Managing Type 1 Diabetes

Type 1 diabetes usually presents itself during early childhood or adolescence, earning it the moniker of juvenile diabetes. What makes it different than type 2 diabetes is that with type 1, the pancreas stops producing insulin altogether. There is no cure for this disease, but you can manage type 1 diabetes through a regimen of healthy eating, physical exercise and medication.


If you are a type 1 diabetic, you should eat a healthy, well-balanced diet. Carbohydrates have the biggest impact on blood glucose levels, but swapping whole grains for white flour will help keep them stable. People with diabetes are also prone to heart disease, so monitor your fat intake closely.

Type 1 diabetics should never skip a meal; in fact, they should smaller, more frequent meals than the average person. If you skip a meal but continue to take your normal dose of insulin, you can become hypoglycemic, which can quickly turn into a medical emergency. You should always keep a supply of glucose tablets, regular soda or hard candies available to raise your blood glucose levels should hypoglycemia set in, or simply opt for a meal replacement bar or shake instead of skipping meals. There are a few companies, like Medifast, that make meal replacements that are suitable for diabetics. They can get expensive, but you should be able to find Medifast coupons online to keep the costs down.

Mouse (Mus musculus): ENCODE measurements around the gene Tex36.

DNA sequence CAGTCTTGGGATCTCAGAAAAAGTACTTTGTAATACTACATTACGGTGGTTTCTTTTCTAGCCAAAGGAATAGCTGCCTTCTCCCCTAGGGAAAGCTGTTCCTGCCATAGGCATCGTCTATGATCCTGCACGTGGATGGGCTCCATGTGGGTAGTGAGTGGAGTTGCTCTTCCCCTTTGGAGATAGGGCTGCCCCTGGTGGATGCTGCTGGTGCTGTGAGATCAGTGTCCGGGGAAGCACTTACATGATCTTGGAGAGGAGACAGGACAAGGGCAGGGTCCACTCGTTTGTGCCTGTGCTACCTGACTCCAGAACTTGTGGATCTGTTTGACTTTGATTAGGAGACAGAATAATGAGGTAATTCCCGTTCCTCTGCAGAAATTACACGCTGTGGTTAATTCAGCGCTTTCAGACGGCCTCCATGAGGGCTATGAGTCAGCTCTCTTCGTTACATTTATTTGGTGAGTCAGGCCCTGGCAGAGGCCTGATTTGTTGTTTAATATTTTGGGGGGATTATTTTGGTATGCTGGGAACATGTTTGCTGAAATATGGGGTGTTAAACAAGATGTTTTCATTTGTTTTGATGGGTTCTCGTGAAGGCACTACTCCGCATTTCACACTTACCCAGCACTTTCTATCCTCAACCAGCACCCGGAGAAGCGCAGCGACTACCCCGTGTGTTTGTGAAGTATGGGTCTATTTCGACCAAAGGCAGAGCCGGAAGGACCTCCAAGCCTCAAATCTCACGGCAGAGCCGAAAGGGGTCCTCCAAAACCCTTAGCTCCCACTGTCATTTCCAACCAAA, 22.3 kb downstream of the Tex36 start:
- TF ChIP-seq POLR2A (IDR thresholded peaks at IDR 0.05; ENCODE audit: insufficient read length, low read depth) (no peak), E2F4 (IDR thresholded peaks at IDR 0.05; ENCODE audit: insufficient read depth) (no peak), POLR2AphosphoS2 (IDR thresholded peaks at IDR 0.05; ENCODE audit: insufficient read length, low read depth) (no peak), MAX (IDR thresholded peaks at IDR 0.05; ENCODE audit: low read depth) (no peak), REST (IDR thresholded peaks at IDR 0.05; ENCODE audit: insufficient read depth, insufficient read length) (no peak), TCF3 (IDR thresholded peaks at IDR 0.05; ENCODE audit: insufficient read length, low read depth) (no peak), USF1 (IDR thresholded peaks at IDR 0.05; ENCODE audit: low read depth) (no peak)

Staying physically active is an integral part of type 1 diabetes management. Exercise helps to use up the body’s supply of blood glucose naturally, thereby keeping blood glucose levels in check. There are a few things you need to keep in mind, however. Never exercise on an empty stomach. If you do not have a sufficient level of blood glucose, you may become hypoglycemic.

Plan on eating or drinking something with carbohydrates after you finish exercise, particularly if the exercise is especially strenuous or prolonged, such as a soccer practice or game. As soon as you stop the physical activity, your blood glucose levels will rise and then fall sharply, and you need to be able to consume something to counteract that dip in the levels.


Insulin is not an option. Take all medications exactly as your doctor has prescribed, or you risk a serious medical implications. Store your insulin properly. Unless you are using a pen delivery system, you need to refrigerate your insulin when not using it so that it does not lose its efficacy.

Type 1 diabetes is a very serious disease, but it is completely manageable. If you eat a balanced diet, take your insulin and keep physically active, you should lead a long healthy life.